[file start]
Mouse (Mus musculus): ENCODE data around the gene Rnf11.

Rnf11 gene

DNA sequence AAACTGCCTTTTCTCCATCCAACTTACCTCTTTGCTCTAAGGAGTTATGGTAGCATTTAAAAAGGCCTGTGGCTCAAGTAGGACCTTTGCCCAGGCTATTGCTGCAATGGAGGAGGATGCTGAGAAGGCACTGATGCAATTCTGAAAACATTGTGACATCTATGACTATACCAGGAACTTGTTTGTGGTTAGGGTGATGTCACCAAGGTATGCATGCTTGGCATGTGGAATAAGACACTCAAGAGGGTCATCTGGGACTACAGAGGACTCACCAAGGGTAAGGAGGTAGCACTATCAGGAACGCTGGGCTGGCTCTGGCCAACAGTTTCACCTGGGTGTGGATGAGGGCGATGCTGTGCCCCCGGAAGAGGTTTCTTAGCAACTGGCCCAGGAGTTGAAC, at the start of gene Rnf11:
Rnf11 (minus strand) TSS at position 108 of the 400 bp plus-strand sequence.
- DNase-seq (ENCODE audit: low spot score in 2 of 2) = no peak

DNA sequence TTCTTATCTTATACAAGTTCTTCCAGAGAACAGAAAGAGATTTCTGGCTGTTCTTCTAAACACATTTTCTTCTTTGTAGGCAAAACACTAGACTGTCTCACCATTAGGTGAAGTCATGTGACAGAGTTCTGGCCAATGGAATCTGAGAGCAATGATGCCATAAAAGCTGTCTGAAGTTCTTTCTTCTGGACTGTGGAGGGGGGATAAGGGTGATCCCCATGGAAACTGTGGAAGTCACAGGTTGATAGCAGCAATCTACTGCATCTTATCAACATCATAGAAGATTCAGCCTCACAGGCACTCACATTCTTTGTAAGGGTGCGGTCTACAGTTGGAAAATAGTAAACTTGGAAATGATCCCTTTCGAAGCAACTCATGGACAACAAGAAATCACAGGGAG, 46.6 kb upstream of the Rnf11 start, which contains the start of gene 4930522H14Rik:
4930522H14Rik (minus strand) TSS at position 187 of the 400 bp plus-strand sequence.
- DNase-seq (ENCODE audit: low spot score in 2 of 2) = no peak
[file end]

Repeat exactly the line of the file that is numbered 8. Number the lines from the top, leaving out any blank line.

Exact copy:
- DNase-seq (ENCODE audit: low spot score in 2 of 2) = no peak